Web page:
Amundsen's expedition used parkas, and they came back healthy and happy and actually gained weight on the return trip. Scott used wool, hats, scarves, and other traditional English cold-weather gear, and we know how that turned out. It's only part of the story, of course, but read the book for more info on that (and lots more about Amundsen's methodical approach to learning how to stay alive at the poles).
posted by echo target at 7:11 AM on October 14, 2011 [3 favorites]

At least two of the materials they used have special properties - caribou hairs are hollow and provide superior insulation in garments, and the wolf fur used as hood trim supposedly would not become covered with frost from breathing.
posted by canoehead at 7:40 AM on October 14, 2011 [1 favorite]

As a person that goes into the Québec forest in winter around 49° N, and experienced temperatures of -40°C and lower, I can reiterate that the warmest clothes are the ones that are loose enough to keep an air layer.
If you wear something thick but you are wrapped tight like a sausage you'll feel the cold right through. The principle is basically that your outerclothes cut the worse of the wind and go cold but air itself is a bad conductor and your body heats the air layer in-between faster than your clothes can make it go cold.

Sweating is also pretty bad, so when going to exercise like going for a snowmobile ride off-road or whatever, we wear undergarments design to breathe but of course they are products of modern design, the Inuits went without fine. (Sometimes all the layers make it worse too, and the best thing is stripping a bit since your exertion is producing enough heat to keep up- wearing more would see you drenched in sweat and everyone said it: that's bad.)

The animal pelts used are extremely efficient at keeping warmth and do not need "washing" (it'd probably deteriorate them more than doing any good).
Finally, you have to consider that people living in extreme cold conditions have to keep a very caloric diet, usually with a lot of fat intake, just to maintain their body temperature.

The French Canadian colons quickly found out about these principles too, so has to survive before our modern house designs, heating systems and modern clothes materials. Coming from European climates and living in houses made of logs, people had to quickly adopt furs, thick fabrics and woolens, and of course the diet that sees traditional French Canadian cuisine full of crazy fatty and high caloric things like beans, maple syrup, molasses, lardons, bacon, etc...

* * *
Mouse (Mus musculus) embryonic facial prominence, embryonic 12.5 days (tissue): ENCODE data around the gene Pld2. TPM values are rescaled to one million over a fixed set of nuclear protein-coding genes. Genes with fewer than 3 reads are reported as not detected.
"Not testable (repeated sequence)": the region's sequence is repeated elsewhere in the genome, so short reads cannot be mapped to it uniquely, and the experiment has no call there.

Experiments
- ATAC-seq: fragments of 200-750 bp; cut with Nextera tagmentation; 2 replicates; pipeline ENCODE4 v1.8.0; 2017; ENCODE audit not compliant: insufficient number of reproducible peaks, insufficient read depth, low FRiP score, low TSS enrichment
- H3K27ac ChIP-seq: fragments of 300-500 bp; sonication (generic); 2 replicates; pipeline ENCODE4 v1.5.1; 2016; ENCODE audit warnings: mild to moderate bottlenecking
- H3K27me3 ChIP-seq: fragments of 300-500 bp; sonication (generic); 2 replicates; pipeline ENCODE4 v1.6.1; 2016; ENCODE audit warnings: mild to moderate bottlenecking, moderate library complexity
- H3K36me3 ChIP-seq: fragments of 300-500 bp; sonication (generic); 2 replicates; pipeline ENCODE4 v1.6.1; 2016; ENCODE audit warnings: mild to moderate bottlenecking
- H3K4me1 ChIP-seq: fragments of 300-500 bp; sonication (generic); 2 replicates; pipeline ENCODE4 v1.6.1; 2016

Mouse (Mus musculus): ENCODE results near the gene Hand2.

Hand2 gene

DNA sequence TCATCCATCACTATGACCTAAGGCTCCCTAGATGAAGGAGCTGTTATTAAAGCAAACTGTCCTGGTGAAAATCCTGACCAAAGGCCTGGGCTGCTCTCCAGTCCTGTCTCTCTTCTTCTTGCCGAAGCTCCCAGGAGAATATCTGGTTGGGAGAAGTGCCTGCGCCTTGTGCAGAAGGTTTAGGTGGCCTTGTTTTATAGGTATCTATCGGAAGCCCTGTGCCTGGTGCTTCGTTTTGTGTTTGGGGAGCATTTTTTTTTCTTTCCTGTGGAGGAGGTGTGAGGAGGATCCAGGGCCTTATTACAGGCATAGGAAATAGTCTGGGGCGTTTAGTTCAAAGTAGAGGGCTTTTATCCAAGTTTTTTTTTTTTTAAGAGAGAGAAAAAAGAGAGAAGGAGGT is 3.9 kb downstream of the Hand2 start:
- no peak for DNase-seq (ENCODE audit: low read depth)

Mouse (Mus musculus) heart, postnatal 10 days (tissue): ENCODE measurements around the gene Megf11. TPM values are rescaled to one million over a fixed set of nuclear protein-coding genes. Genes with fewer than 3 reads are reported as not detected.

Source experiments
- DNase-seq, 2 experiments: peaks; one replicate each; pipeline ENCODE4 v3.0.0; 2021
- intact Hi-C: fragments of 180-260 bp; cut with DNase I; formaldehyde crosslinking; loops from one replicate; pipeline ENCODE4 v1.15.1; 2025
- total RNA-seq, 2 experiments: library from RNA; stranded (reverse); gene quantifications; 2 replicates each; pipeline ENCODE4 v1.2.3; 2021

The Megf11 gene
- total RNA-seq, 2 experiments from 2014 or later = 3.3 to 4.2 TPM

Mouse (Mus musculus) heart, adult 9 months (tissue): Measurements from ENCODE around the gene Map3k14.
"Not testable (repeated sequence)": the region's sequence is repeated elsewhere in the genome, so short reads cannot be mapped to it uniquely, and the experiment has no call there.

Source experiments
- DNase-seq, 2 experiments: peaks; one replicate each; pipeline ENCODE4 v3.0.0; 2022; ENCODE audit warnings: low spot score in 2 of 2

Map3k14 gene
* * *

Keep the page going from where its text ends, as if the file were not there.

So in short: pelts + air layer + keeping dry + eating a truckload of calories.
posted by CelebrenIthil at 7:46 AM on October 14, 2011 [2 favorites]

Not that you asked, but gut was used to make rainproof clothing.
posted by Ideefixe at 8:45 AM on October 14, 2011

Unfortunately it doesn't seem to be available online, but Threads Magazine (27: 11, Feb/Mar 1990) had an interesting article on traditional Inuit clothing construction and sewing techniques, if you're interested in how the clothes were made. Diagrams showed the thread path of various hand-stitching techniques, with different stitches used for waterproof seams and eased/tucked areas. There's also a discussion of how pelts were chosen and processed for various properties. Fur garments always look sort of atavistic, but traditional Inuit clothes were as intricately engineered as any modern tactical or high-performance gear.
posted by Quietgal at 9:52 AM on October 14, 2011 [3 favorites]

Response by poster: All of this is fantastic. Thank you. I'll look into the books mentioned.

As a followup question, is the basic "integrated hood and loose bottom" still the preferred design for cold-weather clothing (materials aside), or has it been surpassed by something new since, say, the Amundsen/Scott expeditions?

Who makes cold weather clothing for the arctic, anyway? In other threads, I saw scoffing at mainstream "outdoorsman" stores like REI.
posted by Lirp at 3:55 PM on October 14, 2011

As of about 20 years ago, every Greenlandic Inuit I knew wore a parka with an integrated hood --- something like Goretex was good, but the preference was still for sealskin, as it deal with the temperature extremes better, was longer-wearing and less likely to rip or be damaged, and retained its watershedding properties better.

Sometimes, it's hard to beat the tried-and-true traditional stuff that's had it's kinks worked out over the centuries. Nowadays, the traditional sealskin parkas are usually trimmed around the cuffs and lower hem with braid and/or ribbons, but that's about the only concession to modernity, other than the lenght for both men's and women's now both usually ending just below the butt: they're still pullover-styled, and always with that attached hood.
posted by easily confused at 6:16 PM on October 14, 2011